Dragonflies hunting skills are unique,being based on predictive tactics as opposed to many other insects hunting in a reactive way, a new study reveals. The findings of the inquiry disclosed that the insect has a personal approach to catching its prey and is not contingent to the prey’s motion.
A group of researchers from Hughes Medical Institute in Ashburn, Virginia were curious to find out more information about tactics of dragonflies while chasing their future victims.
The researchers found that dragonflies make use of a one of a kind chasing technique, a perceptive technique and not a responsive pattern of behavior. The scientists used a manufactured fly to pull the dragonfly into the chase and observed the whole process with ultra-high velocity cams.
This predictive way of action implies that the dragonflies utilize an interesting chasing technique when drawing close to their prey and don’t simply duplicate the motions of their next meals.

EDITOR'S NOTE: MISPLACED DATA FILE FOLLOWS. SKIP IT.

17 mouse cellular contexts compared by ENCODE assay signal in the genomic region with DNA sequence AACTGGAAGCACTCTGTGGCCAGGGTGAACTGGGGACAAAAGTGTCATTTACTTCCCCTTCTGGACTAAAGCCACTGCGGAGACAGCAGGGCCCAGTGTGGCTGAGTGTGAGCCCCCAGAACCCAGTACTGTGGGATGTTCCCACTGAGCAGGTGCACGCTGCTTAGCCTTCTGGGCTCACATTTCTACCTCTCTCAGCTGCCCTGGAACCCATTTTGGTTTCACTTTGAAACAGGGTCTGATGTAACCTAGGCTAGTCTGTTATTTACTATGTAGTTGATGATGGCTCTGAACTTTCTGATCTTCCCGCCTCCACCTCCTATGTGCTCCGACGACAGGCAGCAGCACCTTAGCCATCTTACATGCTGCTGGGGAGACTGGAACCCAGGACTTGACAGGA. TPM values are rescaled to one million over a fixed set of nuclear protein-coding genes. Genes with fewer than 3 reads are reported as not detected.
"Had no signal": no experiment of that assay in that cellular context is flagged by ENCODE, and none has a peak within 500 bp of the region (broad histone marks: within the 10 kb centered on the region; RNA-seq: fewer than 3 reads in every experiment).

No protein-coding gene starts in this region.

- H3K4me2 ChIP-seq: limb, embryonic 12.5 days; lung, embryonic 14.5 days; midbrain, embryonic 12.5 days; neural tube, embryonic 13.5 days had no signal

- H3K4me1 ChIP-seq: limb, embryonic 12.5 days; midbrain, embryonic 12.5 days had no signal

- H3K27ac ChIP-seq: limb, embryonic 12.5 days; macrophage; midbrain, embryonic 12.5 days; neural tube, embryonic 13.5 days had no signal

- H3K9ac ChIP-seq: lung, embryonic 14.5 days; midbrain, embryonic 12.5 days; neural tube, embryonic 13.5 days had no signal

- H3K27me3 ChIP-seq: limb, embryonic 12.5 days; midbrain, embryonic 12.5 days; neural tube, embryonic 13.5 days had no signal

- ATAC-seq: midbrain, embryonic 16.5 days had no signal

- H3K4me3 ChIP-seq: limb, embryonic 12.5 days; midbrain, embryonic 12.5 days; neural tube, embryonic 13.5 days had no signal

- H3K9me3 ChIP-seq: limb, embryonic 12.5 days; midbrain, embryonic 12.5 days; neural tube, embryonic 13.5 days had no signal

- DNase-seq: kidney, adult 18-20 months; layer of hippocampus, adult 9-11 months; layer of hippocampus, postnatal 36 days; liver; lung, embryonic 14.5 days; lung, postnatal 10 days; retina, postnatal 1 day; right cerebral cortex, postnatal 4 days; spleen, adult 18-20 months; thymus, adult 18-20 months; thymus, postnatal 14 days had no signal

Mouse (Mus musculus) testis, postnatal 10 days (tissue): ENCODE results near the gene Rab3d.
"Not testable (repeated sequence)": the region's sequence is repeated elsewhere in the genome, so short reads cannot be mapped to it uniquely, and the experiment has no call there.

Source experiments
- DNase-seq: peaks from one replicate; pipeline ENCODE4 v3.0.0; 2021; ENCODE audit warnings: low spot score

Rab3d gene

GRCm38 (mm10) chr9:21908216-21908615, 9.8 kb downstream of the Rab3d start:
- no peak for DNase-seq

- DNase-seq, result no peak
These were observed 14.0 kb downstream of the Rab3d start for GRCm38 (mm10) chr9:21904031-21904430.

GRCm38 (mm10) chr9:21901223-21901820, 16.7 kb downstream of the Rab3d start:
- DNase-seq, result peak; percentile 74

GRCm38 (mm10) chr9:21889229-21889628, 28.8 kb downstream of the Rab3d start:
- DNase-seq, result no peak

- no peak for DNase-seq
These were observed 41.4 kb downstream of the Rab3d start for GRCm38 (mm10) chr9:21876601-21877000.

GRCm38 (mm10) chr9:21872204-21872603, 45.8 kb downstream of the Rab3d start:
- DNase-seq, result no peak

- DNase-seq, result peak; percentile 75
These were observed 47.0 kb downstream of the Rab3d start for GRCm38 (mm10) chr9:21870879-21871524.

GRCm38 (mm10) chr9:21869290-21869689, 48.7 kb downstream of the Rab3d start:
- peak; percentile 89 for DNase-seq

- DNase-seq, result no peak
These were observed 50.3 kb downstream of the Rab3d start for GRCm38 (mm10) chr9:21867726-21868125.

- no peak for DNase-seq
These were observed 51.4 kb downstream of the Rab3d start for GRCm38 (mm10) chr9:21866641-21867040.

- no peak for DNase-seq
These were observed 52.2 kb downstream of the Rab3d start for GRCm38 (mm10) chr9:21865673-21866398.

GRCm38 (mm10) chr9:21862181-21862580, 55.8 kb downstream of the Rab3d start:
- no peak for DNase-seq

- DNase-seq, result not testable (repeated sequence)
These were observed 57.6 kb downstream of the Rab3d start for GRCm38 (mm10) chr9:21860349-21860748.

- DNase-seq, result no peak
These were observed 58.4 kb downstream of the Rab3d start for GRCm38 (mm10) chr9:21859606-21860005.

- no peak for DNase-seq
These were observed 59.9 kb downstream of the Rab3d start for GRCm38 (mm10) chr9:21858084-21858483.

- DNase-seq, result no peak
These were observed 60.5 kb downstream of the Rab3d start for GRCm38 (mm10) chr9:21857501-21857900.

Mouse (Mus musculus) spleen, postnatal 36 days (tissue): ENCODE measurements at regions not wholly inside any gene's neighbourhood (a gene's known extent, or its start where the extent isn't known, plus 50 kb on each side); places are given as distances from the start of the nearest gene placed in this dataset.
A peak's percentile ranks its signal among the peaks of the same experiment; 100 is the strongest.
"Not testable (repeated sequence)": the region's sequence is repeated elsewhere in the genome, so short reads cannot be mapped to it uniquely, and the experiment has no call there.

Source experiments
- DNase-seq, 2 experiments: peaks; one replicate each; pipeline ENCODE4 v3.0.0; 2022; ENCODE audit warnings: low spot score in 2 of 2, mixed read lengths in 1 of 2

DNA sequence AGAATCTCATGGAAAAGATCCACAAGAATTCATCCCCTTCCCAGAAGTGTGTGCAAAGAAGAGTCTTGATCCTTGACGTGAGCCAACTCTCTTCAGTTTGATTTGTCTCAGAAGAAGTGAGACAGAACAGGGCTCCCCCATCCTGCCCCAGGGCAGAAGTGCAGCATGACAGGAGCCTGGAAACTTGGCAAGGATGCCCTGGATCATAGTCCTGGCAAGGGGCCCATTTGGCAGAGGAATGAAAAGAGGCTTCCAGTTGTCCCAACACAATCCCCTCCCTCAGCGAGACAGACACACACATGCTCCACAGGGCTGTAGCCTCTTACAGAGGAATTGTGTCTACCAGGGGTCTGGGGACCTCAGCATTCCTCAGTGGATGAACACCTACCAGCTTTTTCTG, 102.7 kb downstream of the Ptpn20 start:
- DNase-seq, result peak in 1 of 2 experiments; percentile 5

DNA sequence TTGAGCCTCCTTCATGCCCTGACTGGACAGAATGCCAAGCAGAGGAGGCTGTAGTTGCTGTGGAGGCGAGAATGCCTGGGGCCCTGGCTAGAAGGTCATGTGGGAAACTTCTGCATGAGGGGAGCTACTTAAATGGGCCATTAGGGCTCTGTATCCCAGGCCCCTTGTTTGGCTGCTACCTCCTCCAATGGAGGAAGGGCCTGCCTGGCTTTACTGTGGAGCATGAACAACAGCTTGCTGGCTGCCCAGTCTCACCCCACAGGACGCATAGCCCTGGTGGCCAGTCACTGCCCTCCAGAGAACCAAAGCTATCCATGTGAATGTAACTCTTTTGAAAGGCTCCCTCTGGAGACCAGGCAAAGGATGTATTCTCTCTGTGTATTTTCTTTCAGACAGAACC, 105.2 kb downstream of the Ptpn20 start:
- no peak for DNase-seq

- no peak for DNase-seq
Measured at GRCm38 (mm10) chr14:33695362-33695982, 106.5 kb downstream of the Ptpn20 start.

Up to this point, specialists suspected that just mammals, fish and some birds practice predictive hunting. Even more, they suspected that dragonflies simply fly around their prey indiscriminately like bees and flies and reproduce their motion until they are sure they can get up to speed with the hunted.
This new study has demonstrated the scientists were wrong to jump to such conclusions. Apparently, these lovely little insects have personalized in a unique manner their hunting rituals. Actually, these small insects are like tricksters when hunting, with camouflaged moves and body orientation, but always with an eye on their prey.
Researchers have said that if the dragonflies used responsive chasing patterns, each dynamic of their prey would have been replicated precisely the same by the bug. In the case of the fake fly, even if the fly changed its direction, the dragon fly did not proceed to replicate this change about 70% of the time.
Moreover, since 75% of the dragonflies movements were not the same as those of the hunted fly , scientists assume that dragonflies may even be capable of planning their hunt.
Anthony Leonardo, a researcher that was a member of the investigation group, said that the bug adjusts its body but the dragonfly outwardly keeps bolting on its target. By utilizing this system, the ‘creepy crawly’ is equipped for getting the prey from behind and underneath, two of the blind sides of the prey.
Leonardo and his group soon want to inspect how the neurons in the dragonfly are used while hunting and how they send the right message to muscles in order to help the dragonflies alter their flight course so abruptly.